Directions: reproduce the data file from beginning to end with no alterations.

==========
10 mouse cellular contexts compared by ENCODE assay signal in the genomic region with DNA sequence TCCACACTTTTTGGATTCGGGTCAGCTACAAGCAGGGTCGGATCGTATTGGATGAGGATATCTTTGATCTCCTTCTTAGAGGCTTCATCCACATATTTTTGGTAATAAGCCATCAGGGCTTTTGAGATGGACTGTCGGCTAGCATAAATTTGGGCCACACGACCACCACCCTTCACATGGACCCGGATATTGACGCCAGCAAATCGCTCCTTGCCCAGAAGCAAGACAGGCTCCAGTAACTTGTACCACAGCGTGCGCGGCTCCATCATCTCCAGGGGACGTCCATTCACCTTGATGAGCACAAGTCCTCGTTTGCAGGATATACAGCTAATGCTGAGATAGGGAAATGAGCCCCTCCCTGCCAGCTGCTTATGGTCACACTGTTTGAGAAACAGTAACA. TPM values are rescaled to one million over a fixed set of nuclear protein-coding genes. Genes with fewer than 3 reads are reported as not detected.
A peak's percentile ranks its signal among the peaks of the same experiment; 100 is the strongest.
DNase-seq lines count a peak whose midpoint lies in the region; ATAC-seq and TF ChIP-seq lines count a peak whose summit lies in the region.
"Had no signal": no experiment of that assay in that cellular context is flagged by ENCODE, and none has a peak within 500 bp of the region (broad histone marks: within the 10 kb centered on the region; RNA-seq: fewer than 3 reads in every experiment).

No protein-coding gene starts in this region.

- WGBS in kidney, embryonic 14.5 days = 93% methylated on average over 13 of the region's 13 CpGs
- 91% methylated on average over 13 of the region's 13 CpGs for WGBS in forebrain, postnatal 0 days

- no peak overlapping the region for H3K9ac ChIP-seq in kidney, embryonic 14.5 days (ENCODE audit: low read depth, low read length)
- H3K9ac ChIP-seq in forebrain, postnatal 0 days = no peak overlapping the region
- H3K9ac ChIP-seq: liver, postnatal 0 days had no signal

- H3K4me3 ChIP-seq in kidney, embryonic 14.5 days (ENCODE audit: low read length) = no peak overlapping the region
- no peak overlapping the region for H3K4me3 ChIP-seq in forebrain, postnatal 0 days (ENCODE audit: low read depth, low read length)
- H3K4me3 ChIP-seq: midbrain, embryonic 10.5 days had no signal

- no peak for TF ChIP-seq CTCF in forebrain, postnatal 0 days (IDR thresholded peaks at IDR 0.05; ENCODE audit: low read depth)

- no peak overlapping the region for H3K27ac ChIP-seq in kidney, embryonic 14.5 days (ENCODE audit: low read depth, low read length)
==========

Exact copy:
10 mouse cellular contexts compared by ENCODE assay signal in the genomic region with DNA sequence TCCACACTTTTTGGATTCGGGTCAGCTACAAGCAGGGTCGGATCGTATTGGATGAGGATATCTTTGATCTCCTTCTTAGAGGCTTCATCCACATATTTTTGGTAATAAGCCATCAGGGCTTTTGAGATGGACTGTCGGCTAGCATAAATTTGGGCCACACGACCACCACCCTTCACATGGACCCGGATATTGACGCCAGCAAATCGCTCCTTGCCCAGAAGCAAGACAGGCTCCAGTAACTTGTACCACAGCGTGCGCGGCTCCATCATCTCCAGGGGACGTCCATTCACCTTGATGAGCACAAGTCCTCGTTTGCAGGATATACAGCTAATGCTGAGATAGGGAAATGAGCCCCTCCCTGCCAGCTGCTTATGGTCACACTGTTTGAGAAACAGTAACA. TPM values are rescaled to one million over a fixed set of nuclear protein-coding genes. Genes with fewer than 3 reads are reported as not detected.
A peak's percentile ranks its signal among the peaks of the same experiment; 100 is the strongest.
DNase-seq lines count a peak whose midpoint lies in the region; ATAC-seq and TF ChIP-seq lines count a peak whose summit lies in the region.
"Had no signal": no experiment of that assay in that cellular context is flagged by ENCODE, and none has a peak within 500 bp of the region (broad histone marks: within the 10 kb centered on the region; RNA-seq: fewer than 3 reads in every experiment).

No protein-coding gene starts in this region.

- WGBS in kidney, embryonic 14.5 days = 93% methylated on average over 13 of the region's 13 CpGs
- 91% methylated on average over 13 of the region's 13 CpGs for WGBS in forebrain, postnatal 0 days

- no peak overlapping the region for H3K9ac ChIP-seq in kidney, embryonic 14.5 days (ENCODE audit: low read depth, low read length)
- H3K9ac ChIP-seq in forebrain, postnatal 0 days = no peak overlapping the region
- H3K9ac ChIP-seq: liver, postnatal 0 days had no signal

- H3K4me3 ChIP-seq in kidney, embryonic 14.5 days (ENCODE audit: low read length) = no peak overlapping the region
- no peak overlapping the region for H3K4me3 ChIP-seq in forebrain, postnatal 0 days (ENCODE audit: low read depth, low read length)
- H3K4me3 ChIP-seq: midbrain, embryonic 10.5 days had no signal

- no peak for TF ChIP-seq CTCF in forebrain, postnatal 0 days (IDR thresholded peaks at IDR 0.05; ENCODE audit: low read depth)

- no peak overlapping the region for H3K27ac ChIP-seq in kidney, embryonic 14.5 days (ENCODE audit: low read depth, low read length)